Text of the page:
Warning after dolphin 'aggressively pushed man underwater' off Irish coast
A bottlenose dolphin has "aggressively" pushed a man underwater off the County Cork coast, according to a report made to the Irish Whale and Dolphin Group.
The report stated that the dolphin attacked the man twice and "lashed out with its tail", during the incident off Sherkin Island about two weeks ago.
It prompted the IWDG to repeat warnings that swimmers should be extremely cautious if interacting with dolphins.
The dolphin, known as Clet, is a new visitor to Irish waters this year.'Bit of a shock'
End Quote Irish Whale and Dolphin Group
Do not confuse the shape of their jawline with a smile. They can and do cause serious injury to humans and have killed in the past”
The adult bottlenose is believed to have originated in French waters, but has been sighted off the Cork coast throughout the summer.
The incident took place on 26 July and the IWDG's sightings log said: "We are aware of a report of an adult swimmer nearby in wetsuit and mask, from a yacht at anchor, being aggressively pushed underwater by the dolphin.
"They got a bit of a shock as a result."
After the latest sighting of Clet, the marine conservation group reminded the public that "bottlenose dolphins are not cute and cuddly".
"Do not confuse the shape of their jawline with a smile. They can and do cause serious injury to humans and have killed in the past," the IWDG said.
"So please, to those in west Cork who may find themselves in the company of this wonderful and wild mammal, enjoy it, but stay safe."'Rough play'
The IWDG's sightings officer, Pádraig Whooley, told the BBC that dolphin attacks on humans were "nothing new" and added that his organisation has filled a lever-arch file with details of incidents in Irish waters over the past 20 years.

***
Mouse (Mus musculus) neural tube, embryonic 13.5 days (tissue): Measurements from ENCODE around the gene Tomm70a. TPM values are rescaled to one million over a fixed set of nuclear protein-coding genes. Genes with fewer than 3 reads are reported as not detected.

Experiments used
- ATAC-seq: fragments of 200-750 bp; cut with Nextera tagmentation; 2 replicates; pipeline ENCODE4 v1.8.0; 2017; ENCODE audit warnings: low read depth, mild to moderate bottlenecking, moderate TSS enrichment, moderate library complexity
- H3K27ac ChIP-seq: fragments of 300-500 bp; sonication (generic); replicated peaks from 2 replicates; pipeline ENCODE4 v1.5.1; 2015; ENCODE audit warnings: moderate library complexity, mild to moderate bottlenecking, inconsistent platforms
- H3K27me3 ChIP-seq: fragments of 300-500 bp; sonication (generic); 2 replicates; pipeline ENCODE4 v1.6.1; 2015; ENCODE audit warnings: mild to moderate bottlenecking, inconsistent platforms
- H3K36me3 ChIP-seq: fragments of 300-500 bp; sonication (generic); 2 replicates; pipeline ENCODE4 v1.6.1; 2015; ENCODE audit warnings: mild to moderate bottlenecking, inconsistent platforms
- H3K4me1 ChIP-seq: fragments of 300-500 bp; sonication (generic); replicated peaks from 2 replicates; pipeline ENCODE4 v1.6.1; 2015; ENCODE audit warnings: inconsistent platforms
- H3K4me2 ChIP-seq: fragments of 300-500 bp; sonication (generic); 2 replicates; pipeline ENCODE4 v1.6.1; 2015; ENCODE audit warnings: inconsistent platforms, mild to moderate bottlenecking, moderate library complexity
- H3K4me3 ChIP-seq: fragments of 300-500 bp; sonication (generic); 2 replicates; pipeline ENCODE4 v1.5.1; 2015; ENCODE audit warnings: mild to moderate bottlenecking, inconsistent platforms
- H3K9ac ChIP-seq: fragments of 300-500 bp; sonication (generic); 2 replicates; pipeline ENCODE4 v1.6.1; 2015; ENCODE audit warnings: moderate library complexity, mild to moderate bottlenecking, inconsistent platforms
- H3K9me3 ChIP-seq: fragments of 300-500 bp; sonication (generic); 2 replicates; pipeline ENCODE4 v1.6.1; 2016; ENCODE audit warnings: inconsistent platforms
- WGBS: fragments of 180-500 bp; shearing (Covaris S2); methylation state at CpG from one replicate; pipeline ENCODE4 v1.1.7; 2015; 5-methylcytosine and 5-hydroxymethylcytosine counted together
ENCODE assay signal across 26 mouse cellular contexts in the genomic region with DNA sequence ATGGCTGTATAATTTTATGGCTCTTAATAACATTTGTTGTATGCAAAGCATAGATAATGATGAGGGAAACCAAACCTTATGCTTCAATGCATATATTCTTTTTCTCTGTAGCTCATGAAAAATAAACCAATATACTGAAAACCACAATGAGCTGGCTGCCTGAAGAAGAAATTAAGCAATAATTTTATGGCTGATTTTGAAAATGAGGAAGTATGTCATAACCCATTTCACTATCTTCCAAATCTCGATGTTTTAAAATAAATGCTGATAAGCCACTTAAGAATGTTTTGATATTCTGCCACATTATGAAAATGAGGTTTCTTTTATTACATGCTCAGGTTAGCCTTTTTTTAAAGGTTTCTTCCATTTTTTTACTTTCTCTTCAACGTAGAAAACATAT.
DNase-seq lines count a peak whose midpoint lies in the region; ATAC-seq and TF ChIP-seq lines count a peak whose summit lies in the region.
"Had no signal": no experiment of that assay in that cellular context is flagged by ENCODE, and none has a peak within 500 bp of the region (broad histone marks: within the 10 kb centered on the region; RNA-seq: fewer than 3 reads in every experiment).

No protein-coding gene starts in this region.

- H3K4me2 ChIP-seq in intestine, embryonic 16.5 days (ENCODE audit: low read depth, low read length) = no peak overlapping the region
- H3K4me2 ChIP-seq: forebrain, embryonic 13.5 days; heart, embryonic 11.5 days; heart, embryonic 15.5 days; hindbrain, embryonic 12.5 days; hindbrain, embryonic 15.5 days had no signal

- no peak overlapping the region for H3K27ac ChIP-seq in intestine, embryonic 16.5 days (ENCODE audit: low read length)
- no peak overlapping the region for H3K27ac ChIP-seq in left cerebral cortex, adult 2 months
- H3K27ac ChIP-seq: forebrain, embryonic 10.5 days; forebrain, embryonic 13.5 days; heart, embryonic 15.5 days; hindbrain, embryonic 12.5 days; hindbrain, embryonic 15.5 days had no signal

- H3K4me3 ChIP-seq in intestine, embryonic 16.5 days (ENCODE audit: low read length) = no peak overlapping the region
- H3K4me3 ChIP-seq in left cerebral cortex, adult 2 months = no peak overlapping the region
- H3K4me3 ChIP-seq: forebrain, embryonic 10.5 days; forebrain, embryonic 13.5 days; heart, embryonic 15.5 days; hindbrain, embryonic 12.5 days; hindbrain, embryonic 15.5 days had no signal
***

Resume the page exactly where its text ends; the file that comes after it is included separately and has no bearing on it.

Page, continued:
However, he said it was impossible to know whether a dolphin was intentionally attacking people or if it was just "rough play".
Last summer, two women were taken to hospital after they were badly hurt by a female bottlenose dolphin called Dusty off the coast of County Clare.
Mr Whooley said some were more friendly than others and pointed out that Ireland's best known dolphin, Fungie, had been interacting closely with humans off the Irish coast for more than 30 years, without a single adverse incident.
However, he said people should be aware that they are "taking their life in their hands" when they get into the water beside a 300kg (47st) animal.
Before visiting Irish shores, Clet had already gained something of a reputation with both French and British marine wildlife enthusiasts.
The IWDG website stated: "The evidence from those in the UK and France who are more familiar with this individual than we are here, is that "Clet" does not seek out humans to swim with, and we feel this says enough!"